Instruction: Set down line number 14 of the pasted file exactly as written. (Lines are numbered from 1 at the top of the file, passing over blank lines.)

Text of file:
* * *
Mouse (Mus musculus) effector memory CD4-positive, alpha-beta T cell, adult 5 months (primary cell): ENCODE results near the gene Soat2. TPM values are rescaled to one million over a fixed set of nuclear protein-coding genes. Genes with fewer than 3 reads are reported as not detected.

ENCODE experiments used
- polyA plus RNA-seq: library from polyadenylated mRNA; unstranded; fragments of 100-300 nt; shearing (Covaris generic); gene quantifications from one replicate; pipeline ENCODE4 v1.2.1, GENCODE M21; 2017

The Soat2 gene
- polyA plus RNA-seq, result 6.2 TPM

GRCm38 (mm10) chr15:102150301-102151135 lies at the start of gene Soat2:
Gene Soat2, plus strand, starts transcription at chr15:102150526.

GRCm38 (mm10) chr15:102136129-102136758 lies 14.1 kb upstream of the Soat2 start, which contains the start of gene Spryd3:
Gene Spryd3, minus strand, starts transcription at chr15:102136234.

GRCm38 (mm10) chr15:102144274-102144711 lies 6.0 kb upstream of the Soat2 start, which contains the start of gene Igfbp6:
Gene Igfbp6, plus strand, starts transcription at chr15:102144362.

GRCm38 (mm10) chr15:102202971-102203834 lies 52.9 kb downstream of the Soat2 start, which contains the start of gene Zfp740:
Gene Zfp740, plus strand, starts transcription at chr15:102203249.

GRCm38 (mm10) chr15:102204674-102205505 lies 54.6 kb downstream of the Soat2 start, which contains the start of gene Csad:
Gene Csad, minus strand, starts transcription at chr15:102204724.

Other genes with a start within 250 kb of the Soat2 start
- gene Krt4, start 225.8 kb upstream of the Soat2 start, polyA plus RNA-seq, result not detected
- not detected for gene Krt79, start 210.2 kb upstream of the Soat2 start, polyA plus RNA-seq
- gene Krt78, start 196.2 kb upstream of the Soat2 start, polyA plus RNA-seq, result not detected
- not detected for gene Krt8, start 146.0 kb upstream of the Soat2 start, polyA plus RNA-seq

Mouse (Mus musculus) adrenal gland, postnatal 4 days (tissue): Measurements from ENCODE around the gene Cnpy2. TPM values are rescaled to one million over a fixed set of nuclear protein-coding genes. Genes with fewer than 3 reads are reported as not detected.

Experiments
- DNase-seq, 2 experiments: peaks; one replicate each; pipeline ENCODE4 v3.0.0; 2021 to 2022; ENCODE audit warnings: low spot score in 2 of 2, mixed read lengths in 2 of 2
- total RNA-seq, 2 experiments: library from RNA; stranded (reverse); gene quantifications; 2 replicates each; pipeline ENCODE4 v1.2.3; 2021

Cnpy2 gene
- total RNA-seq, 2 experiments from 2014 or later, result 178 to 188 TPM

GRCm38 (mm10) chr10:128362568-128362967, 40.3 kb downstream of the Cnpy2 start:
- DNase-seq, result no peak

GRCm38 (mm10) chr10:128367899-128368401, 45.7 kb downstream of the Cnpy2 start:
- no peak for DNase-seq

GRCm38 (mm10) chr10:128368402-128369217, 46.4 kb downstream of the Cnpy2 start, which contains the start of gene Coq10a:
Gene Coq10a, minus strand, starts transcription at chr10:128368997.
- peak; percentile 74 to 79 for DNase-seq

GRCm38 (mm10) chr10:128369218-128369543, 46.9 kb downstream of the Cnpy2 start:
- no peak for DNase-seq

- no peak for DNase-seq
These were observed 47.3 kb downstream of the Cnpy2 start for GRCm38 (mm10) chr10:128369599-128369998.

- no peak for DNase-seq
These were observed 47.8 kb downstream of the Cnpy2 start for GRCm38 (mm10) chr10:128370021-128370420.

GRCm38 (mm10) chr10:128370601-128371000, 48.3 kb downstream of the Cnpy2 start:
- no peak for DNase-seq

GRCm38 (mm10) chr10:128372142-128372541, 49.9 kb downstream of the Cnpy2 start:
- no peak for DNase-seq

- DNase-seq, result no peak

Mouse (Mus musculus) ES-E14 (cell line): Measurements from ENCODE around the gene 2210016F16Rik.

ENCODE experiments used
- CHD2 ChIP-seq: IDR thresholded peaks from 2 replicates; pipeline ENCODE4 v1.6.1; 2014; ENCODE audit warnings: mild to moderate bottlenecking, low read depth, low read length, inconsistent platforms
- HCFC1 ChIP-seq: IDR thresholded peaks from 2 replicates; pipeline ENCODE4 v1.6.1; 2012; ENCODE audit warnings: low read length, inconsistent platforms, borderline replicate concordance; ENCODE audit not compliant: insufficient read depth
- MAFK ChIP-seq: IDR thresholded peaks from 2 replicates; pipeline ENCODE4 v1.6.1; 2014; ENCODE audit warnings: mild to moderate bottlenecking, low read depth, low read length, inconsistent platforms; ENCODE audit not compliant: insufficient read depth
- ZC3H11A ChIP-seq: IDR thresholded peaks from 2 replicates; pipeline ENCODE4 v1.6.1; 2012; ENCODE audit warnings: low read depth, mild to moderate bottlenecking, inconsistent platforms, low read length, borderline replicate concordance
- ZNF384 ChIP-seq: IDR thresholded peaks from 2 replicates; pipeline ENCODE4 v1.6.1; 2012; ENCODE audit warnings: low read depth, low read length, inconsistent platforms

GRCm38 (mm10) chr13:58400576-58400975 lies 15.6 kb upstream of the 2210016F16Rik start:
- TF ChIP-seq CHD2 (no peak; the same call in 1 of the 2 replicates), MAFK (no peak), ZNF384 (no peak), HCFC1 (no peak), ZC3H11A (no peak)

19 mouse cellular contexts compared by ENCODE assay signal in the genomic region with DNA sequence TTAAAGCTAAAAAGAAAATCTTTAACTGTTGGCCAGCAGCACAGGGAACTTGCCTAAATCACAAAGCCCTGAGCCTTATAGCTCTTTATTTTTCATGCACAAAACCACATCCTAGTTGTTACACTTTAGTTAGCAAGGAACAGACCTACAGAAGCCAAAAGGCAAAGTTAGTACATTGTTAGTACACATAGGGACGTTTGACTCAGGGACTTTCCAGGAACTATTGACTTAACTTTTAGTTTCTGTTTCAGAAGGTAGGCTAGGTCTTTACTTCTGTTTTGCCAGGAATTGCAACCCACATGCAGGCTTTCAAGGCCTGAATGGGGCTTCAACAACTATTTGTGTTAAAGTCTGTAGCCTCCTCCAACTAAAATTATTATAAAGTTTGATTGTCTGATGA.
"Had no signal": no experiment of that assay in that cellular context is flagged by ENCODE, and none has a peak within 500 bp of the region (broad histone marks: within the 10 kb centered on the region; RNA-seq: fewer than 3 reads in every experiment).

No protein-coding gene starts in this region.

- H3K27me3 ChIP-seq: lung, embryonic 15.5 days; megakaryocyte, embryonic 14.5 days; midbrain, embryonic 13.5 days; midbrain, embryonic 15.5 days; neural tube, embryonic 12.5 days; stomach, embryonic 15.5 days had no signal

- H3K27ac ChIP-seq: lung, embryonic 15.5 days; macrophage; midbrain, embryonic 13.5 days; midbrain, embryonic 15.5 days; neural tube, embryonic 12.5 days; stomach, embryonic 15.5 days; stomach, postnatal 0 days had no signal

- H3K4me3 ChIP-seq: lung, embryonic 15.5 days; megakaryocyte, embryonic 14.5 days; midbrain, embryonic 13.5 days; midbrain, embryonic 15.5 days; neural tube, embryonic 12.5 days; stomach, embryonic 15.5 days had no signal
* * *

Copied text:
GRCm38 (mm10) chr15:102204674-102205505 lies 54.6 kb downstream of the Soat2 start, which contains the start of gene Csad: